Zoom has announced it will develop a new technology that will allow it to remove or block users at a local level. This means a user account can be blocked if their government demands so within the country’s borders, but it will operate outside of it.
The change in Zoom’s system comes close on the heels of the incident wherein Zoom took orders from the Chinese government to suspend accounts of two demonstrators who were commemorating the 1989 Tiananmen Square crackdown. The technology, which is still under development and is expected to be rolled out in the coming days, could specifically be targeted at users in China whose accounts can be blocked at the request of Beijing.
In addition to the technology that is likely to be released “over the next several days”, Zoom has added it will not allow the requests from the Chinese government to block users outside of mainland China. The announcement also means that Zoom will take the requests of Beijing into consideration for all the users in China, including those that urge the company to permanently remove accounts.
Earlier this week, Zoom admitted that it suspended the accounts of one Hong Kong- and two US-based users, who were engaged in pro-democratic demonstrations to commemorate the 1989 Tiananmen Square crackdown, on the request of Beijing. Although these accounts were reinstated shortly after the confession, China’s clutch on the popular video conferencing platform has raised eyebrows across the globe, specifically in the US that has urged the company to come clean on its relationship with China.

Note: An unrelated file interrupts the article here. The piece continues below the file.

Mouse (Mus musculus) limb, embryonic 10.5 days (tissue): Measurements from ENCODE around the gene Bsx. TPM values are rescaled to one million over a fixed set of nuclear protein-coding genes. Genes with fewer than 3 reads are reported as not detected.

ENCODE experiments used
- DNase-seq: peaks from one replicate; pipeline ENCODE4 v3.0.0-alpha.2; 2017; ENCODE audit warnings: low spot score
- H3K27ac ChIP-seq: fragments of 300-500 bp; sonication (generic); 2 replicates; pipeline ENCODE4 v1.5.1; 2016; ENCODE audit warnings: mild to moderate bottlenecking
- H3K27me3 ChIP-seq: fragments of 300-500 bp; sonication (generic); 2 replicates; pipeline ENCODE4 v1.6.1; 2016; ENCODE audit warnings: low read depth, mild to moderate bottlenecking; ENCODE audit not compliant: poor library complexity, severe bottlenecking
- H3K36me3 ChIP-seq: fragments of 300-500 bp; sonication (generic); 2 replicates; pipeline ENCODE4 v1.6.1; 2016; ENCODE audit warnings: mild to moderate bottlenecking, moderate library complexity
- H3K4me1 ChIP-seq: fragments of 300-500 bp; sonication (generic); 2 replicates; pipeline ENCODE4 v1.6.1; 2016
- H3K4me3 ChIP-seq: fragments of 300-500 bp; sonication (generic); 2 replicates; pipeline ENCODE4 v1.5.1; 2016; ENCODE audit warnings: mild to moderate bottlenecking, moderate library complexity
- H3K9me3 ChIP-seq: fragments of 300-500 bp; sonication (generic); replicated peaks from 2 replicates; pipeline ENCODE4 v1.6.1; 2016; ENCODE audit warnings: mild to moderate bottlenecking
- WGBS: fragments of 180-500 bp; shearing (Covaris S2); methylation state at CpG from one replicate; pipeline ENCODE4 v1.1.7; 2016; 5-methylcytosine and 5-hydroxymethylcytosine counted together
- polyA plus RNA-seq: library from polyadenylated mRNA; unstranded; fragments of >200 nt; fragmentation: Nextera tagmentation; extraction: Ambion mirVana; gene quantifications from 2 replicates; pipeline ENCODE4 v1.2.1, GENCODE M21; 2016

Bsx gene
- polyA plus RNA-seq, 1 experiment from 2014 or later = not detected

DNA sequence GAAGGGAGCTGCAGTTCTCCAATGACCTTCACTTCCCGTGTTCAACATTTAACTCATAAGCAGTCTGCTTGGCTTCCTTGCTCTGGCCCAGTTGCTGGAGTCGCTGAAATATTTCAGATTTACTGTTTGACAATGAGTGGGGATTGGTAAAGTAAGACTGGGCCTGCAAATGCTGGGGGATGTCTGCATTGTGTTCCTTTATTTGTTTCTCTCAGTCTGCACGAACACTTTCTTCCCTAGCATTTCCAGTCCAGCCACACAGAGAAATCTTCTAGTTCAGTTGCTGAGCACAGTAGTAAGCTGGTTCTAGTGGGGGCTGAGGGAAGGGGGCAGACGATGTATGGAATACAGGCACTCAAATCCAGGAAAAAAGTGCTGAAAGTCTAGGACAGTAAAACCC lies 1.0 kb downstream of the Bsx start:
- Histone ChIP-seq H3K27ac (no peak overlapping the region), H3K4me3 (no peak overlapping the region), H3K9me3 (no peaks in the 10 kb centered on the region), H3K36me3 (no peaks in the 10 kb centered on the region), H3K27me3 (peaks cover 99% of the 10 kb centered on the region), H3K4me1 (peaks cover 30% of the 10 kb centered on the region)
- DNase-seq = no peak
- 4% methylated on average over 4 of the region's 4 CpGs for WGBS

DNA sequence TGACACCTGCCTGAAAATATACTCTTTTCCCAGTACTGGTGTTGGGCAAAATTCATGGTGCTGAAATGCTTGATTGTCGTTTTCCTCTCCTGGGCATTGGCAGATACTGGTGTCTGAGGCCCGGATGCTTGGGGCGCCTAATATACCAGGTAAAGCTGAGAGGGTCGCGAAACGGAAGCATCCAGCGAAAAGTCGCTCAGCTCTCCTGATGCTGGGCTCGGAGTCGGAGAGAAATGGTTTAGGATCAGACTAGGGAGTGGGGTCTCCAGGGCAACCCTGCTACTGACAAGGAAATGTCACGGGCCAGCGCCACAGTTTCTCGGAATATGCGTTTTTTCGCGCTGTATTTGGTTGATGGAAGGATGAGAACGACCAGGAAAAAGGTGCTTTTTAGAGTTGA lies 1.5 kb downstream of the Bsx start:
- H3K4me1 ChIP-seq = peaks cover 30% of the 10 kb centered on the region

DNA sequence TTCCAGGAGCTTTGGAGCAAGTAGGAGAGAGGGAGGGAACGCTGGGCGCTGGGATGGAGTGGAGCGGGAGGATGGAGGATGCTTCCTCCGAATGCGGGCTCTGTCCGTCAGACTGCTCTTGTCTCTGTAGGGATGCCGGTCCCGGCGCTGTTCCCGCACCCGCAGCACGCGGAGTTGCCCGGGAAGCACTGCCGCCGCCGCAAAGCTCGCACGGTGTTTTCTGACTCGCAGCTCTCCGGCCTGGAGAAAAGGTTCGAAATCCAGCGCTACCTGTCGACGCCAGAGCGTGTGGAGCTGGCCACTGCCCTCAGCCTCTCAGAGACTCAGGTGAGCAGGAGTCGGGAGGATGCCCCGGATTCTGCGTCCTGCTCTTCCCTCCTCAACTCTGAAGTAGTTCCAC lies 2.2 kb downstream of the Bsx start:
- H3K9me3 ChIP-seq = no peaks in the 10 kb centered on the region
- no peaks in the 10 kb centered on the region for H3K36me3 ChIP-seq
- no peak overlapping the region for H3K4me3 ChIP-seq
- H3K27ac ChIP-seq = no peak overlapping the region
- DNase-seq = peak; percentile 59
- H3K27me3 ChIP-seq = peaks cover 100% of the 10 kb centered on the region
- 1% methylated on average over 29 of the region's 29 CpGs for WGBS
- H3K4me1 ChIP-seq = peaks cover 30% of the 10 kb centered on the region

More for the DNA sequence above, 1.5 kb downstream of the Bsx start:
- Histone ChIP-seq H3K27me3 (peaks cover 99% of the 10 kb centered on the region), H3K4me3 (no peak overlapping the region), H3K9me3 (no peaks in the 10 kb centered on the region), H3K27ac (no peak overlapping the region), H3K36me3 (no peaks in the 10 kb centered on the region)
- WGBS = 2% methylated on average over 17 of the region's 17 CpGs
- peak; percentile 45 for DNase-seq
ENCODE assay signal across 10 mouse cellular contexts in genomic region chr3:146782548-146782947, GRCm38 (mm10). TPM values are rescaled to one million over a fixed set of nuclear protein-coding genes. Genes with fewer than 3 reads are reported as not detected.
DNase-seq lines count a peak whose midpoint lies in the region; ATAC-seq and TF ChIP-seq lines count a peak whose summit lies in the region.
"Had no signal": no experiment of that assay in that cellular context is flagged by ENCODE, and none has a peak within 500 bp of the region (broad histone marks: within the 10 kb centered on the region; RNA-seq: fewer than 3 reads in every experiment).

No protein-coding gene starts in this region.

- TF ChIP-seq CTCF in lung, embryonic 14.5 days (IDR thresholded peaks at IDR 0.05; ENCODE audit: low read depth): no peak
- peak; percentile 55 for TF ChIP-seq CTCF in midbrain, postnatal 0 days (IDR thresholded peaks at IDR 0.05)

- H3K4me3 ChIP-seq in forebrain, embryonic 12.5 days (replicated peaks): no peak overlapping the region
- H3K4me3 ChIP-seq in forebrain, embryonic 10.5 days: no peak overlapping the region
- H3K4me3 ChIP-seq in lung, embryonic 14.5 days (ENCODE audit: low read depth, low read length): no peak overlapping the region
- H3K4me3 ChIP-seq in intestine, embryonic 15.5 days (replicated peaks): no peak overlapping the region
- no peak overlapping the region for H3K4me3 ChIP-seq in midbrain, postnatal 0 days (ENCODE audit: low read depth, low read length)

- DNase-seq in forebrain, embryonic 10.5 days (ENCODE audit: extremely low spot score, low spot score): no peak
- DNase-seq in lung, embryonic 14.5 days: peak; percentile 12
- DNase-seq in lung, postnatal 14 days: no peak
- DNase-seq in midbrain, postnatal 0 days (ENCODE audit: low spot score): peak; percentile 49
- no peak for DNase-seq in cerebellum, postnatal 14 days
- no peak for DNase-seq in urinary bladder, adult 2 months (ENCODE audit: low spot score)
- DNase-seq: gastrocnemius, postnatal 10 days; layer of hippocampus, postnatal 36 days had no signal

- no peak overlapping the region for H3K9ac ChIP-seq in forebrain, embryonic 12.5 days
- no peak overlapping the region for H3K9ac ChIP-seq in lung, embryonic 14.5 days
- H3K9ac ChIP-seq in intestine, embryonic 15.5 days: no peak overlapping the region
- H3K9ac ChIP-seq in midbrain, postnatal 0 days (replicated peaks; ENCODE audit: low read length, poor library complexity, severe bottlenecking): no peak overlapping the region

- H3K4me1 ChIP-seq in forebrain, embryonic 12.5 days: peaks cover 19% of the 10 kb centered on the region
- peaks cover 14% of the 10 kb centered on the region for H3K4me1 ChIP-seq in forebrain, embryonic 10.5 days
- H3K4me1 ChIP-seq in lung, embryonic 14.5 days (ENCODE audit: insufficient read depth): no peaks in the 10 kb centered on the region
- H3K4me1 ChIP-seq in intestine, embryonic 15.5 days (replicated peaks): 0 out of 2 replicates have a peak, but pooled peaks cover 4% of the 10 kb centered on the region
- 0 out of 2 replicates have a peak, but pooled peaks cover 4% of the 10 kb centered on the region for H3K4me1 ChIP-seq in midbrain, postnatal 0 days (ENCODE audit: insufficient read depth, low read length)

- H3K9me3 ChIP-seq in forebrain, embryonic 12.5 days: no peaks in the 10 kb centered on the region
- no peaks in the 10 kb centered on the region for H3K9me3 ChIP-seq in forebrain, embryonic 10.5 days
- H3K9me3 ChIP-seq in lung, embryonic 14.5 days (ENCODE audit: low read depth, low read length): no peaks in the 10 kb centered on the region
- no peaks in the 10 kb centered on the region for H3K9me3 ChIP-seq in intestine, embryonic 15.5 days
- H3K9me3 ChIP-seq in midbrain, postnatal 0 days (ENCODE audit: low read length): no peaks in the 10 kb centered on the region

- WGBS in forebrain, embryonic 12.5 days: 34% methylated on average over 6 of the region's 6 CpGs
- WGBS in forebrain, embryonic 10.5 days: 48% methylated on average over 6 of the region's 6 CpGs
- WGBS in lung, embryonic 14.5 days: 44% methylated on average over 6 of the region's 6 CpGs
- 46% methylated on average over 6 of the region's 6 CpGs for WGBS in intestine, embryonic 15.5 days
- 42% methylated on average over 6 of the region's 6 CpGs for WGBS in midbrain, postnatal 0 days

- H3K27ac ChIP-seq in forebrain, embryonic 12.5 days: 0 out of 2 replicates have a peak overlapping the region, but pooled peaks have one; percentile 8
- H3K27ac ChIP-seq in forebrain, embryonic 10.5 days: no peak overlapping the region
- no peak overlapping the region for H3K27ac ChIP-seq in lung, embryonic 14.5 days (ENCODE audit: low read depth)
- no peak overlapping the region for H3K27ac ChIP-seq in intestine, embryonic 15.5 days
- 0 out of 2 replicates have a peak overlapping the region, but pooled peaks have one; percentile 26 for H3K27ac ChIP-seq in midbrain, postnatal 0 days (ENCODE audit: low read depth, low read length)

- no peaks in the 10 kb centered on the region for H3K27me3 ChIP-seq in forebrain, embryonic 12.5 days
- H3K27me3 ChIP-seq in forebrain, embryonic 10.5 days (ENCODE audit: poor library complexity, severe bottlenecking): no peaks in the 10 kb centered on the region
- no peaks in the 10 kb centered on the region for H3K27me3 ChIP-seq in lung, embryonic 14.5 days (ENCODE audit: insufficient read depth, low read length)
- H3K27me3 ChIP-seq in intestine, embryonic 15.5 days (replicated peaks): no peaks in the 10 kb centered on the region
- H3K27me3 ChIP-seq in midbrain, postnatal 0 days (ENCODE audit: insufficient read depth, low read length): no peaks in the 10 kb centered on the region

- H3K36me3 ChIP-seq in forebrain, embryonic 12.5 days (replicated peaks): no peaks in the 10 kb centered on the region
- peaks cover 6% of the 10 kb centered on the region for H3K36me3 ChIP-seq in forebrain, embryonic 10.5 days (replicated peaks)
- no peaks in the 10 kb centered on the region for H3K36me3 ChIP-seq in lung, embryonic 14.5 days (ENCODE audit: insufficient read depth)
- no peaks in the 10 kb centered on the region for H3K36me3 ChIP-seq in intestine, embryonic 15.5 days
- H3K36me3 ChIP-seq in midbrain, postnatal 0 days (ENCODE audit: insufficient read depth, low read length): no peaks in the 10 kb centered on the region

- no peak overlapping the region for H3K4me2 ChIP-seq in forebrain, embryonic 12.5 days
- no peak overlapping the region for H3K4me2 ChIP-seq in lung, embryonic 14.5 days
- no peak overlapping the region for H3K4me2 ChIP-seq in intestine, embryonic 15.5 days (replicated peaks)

Zoom’s latest move has rekindled the discussion over the censorship practised by Beijing, with the US coming into action more promptly. China has profusely blocked major internet companies to operate in the mainland over its draconian rules of censorship. While major internet services, such as Google, Facebook, and Twitter are banned in China, Zoom is accessible in the country, albeit with several conditions. China demands the companies that are based outside of the country to store the data of their citizens within the borders. Besides, Beijing regulates the flow of content within the country, so much so that it can ask companies to take actions such as removing a user account.
“We are improving our global policy to respond to these types of requests. We will outline this policy as part of our transparency report, to be published by June 30, 2020,” said Zoom in a blog post after it re-activated the accounts of the demonstrators.
Zoom’s popularity surged after the global population went into lockdown and working remotely. Built for enterprises, Zoom initially struggled to handle the demand for servers and other requisites to tackle any overloads. Consequently, the video conferencing platform had one too many goof-ups in the past.